All photos by Jessica Li.
In the past, Earth has taken many names: Tonantzin, Pachamama, Hou Tu, Bhuma Devi, and Gaia. They are all personifications of Earth, and one has even made her way to Malden High School.
This May, the school’s Play Production put on their costumes and makeup to tell the famous tale of “Lysistrata and the Temple of Gaia.”
Written by David S. Craig, it tells the story of patriarchy versus matriarchy. It begins with the female leads (Lysistrata, Pandora, and Cassandra) performing a ceremony for the goddess Gaia. Lysistrata is barren and wants to ask Gaia to give her a child. Surprisingly, Gaia answers.
However, the Earth has been tarnished by excessive gasses like carbon and stripped of its wildlife. Out of anger, Gaia sentences humanity to death and destruction. The female leads try to convince their male counterparts to help save Earth by being “Earth defenders.”
They do not cooperate or believe the story, so the women are forced to use the only weapon left in their arsenal: sexual favor.
The audience was immediately smitten, “amazing, and they laughed and cheered at everything” according to sophomore Ollie Dodge, who played Pandora in the play.
This was also Dodge’s first time being in a show, and they mentioned how it “went really well” and “it was an awesome experience.”
Moving to the message behind the play, it was explained that there were specific reasons as to why it was chosen.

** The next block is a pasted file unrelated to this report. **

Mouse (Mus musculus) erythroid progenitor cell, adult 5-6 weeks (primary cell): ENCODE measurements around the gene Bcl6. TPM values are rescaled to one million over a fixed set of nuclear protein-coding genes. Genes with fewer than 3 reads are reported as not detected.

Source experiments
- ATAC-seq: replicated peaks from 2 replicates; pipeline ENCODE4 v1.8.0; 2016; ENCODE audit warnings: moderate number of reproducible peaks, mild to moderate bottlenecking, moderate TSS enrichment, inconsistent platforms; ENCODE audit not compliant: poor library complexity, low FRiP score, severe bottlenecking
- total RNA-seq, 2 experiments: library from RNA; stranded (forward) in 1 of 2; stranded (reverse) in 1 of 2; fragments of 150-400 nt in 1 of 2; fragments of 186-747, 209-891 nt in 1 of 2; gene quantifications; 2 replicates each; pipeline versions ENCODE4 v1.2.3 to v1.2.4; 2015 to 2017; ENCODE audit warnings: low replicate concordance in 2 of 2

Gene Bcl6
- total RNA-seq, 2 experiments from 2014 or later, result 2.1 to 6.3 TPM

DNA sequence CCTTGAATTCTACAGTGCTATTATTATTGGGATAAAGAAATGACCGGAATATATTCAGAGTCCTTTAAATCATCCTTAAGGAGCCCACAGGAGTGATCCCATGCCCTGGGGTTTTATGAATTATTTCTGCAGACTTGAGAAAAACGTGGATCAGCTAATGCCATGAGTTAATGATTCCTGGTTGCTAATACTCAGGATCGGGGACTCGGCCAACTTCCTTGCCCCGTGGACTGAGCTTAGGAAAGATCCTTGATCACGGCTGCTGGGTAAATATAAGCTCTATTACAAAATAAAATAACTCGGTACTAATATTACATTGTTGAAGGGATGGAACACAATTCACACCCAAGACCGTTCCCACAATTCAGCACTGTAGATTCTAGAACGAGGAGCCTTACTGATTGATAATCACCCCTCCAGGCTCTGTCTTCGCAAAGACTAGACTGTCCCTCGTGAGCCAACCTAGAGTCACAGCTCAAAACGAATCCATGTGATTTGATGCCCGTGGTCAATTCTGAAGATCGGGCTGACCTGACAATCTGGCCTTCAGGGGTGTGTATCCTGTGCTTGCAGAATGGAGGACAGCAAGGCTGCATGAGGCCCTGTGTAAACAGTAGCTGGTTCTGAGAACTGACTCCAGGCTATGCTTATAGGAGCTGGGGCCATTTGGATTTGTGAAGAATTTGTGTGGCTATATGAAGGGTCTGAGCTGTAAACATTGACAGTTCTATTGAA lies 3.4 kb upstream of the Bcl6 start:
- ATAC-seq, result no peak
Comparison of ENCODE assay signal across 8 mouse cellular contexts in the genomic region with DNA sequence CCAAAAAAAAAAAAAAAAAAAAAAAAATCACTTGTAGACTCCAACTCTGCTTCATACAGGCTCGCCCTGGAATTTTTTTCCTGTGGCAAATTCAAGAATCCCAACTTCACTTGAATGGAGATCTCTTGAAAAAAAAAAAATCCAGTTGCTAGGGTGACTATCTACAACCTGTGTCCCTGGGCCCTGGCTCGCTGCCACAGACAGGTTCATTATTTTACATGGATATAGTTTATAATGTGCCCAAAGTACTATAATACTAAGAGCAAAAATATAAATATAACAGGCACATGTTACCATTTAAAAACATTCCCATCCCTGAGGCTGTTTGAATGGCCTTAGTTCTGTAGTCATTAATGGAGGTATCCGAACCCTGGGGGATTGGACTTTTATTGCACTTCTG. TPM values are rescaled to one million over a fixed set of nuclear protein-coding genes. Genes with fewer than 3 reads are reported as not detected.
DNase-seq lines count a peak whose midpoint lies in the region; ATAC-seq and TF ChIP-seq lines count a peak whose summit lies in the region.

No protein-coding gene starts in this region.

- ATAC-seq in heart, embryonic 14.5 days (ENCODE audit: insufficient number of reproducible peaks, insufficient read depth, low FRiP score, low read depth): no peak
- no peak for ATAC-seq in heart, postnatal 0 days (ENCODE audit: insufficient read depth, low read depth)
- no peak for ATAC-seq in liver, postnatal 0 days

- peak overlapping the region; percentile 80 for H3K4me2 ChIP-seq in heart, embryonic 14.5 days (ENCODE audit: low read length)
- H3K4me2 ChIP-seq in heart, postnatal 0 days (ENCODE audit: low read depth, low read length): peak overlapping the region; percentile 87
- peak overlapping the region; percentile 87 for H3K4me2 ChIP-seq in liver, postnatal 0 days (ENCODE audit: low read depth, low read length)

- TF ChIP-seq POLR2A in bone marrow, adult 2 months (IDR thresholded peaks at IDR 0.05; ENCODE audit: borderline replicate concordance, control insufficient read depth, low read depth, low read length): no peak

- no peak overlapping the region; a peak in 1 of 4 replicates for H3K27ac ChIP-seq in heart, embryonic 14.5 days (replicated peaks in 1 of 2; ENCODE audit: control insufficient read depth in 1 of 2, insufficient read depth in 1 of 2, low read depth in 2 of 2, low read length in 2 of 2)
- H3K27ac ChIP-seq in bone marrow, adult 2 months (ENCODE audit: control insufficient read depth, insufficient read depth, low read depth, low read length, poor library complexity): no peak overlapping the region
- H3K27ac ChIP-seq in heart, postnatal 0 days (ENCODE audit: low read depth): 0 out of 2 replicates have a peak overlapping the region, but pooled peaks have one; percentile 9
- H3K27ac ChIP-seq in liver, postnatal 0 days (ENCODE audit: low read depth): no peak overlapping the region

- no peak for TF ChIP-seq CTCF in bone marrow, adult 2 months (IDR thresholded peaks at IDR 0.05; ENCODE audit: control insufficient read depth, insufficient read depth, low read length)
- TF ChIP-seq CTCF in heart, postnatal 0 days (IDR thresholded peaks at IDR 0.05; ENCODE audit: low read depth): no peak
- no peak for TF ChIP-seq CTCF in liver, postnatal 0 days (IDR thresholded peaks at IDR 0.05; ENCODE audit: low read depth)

As many know, Play Production will also be doing a rendition of “Mamma Mia” in the fall, so they wanted to save money: “Lysistrata and the Temple of Gaia” was a smaller production that fit their budgeting needs.
Furthermore, the cast and crew were extremely passionate about the underlying message and issues that the play portrays. It talks about climate change, sexism, and feminism, which are topics very near and dear to many students who participate in Play Production, according to Dodge.
Kayla Morello, advisor Leanne DeRosa, and others firmly involved believed that the show was a perfect fit for their needs and beliefs. Thus, they brought the show to life.
Dodge articulated it well when they said that these shows “are supposed to make you uncomfortable and serve as a think-piece that you talk about.”
They even explained how the show was eye opening for themselves as they thought about the message behind each song. For an actor to feel so intensely about the topic they are presenting to the public, it is something that the public can feel and they will hopefully carry with them.
The audience was packed and attentive on both nights, and it is safe to say that Play Production has had a successful spring play to end the scholastic year.